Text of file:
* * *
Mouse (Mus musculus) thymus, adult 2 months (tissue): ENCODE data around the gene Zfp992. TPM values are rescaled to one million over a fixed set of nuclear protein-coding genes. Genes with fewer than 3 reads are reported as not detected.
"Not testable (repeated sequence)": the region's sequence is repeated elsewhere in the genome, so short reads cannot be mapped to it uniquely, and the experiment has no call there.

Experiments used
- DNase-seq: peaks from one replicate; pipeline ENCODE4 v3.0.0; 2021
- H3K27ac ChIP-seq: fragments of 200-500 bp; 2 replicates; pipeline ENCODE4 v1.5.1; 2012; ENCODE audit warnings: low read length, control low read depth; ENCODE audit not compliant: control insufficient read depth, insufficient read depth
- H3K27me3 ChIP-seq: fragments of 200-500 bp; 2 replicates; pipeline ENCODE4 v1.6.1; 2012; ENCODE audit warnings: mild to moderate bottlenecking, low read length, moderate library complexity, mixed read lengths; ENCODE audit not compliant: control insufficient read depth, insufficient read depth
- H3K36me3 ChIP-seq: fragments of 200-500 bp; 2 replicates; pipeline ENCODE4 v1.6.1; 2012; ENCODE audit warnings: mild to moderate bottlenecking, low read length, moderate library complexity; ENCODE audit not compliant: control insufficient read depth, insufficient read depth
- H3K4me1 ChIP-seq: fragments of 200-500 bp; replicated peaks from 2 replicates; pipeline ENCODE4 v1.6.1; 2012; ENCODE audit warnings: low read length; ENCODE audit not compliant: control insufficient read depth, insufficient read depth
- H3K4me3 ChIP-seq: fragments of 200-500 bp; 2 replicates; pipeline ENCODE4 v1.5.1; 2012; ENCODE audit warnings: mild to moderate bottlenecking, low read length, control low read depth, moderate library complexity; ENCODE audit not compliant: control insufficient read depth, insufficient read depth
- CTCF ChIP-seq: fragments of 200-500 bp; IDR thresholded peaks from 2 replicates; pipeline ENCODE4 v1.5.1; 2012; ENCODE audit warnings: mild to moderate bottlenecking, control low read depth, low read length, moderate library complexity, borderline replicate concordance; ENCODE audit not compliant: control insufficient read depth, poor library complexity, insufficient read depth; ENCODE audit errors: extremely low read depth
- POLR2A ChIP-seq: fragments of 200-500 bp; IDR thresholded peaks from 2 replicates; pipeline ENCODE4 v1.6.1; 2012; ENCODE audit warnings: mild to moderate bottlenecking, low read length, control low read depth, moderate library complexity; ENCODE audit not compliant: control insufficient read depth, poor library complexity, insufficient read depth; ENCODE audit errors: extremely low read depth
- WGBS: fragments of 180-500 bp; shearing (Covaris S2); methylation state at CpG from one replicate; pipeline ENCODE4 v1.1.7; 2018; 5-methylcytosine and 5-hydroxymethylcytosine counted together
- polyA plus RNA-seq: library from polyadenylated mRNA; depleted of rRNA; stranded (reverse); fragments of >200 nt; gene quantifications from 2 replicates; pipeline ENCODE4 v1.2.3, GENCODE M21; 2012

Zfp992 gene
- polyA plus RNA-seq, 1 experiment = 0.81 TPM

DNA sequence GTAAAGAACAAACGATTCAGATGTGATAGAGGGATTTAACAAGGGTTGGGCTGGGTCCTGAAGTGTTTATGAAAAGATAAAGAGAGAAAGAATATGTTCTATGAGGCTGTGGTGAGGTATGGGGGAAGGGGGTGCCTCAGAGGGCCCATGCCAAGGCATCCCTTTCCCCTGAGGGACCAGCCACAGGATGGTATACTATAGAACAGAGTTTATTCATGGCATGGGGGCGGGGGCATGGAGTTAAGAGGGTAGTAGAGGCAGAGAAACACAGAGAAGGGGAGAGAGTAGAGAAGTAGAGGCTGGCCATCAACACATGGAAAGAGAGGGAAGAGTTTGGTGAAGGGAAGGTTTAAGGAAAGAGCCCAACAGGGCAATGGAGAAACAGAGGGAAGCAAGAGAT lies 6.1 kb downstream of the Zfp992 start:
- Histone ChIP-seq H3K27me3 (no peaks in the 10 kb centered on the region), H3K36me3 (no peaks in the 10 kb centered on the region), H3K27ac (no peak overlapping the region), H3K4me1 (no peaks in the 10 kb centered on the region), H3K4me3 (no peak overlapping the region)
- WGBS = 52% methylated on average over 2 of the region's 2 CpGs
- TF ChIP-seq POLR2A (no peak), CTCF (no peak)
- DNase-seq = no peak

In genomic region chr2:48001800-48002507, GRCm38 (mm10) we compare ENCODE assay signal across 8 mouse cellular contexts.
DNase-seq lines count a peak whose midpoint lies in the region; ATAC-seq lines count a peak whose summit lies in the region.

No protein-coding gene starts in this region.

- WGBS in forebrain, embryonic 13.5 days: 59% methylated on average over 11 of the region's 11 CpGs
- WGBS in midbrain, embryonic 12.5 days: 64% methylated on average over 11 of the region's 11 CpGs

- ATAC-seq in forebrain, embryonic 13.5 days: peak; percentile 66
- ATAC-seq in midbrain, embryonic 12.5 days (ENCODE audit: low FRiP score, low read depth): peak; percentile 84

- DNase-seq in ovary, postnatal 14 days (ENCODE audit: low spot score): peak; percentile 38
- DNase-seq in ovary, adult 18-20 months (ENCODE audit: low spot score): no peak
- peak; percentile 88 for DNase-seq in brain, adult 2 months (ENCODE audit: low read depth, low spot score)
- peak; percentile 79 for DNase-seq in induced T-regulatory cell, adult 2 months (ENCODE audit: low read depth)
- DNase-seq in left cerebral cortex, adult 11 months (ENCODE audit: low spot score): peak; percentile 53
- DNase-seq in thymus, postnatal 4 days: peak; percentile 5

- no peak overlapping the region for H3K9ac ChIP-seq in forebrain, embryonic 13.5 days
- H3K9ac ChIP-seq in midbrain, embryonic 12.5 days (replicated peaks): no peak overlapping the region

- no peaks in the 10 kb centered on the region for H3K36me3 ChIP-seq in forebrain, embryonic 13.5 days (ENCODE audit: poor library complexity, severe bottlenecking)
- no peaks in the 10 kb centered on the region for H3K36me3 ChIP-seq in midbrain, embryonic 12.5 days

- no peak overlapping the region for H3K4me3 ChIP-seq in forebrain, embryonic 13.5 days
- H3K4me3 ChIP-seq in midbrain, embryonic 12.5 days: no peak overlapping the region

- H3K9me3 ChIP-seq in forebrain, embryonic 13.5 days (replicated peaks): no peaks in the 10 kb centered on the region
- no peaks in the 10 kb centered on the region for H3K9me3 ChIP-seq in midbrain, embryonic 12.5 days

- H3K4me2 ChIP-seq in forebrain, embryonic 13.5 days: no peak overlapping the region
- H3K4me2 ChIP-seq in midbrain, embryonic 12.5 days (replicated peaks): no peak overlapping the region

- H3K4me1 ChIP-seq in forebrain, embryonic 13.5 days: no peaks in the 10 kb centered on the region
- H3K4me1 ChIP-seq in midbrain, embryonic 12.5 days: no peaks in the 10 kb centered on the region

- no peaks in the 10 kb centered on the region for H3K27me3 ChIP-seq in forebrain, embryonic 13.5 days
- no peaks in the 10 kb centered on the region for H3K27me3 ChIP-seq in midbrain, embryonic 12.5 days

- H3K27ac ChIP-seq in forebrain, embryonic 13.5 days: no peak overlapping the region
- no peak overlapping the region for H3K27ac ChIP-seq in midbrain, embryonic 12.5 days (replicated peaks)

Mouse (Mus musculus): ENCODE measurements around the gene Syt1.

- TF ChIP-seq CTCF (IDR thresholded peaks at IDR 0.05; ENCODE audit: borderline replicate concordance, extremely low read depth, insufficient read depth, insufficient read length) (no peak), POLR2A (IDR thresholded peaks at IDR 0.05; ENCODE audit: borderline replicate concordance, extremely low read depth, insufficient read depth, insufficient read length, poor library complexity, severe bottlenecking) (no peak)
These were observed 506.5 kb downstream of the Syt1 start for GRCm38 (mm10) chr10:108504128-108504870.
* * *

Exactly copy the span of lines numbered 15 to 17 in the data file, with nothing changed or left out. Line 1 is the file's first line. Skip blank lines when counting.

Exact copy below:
- polyA plus RNA-seq, 1 experiment = 0.81 TPM

DNA sequence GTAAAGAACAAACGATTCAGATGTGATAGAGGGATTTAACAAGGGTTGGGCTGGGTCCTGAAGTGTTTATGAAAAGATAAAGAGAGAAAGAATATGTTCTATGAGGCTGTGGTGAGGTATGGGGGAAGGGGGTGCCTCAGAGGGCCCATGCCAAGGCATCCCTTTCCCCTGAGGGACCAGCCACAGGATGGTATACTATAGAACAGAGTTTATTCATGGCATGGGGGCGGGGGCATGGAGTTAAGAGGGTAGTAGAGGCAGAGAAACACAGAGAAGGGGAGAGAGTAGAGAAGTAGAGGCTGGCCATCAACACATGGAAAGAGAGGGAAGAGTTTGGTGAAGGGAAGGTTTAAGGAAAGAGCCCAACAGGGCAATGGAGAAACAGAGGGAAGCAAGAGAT lies 6.1 kb downstream of the Zfp992 start:
- Histone ChIP-seq H3K27me3 (no peaks in the 10 kb centered on the region), H3K36me3 (no peaks in the 10 kb centered on the region), H3K27ac (no peak overlapping the region), H3K4me1 (no peaks in the 10 kb centered on the region), H3K4me3 (no peak overlapping the region)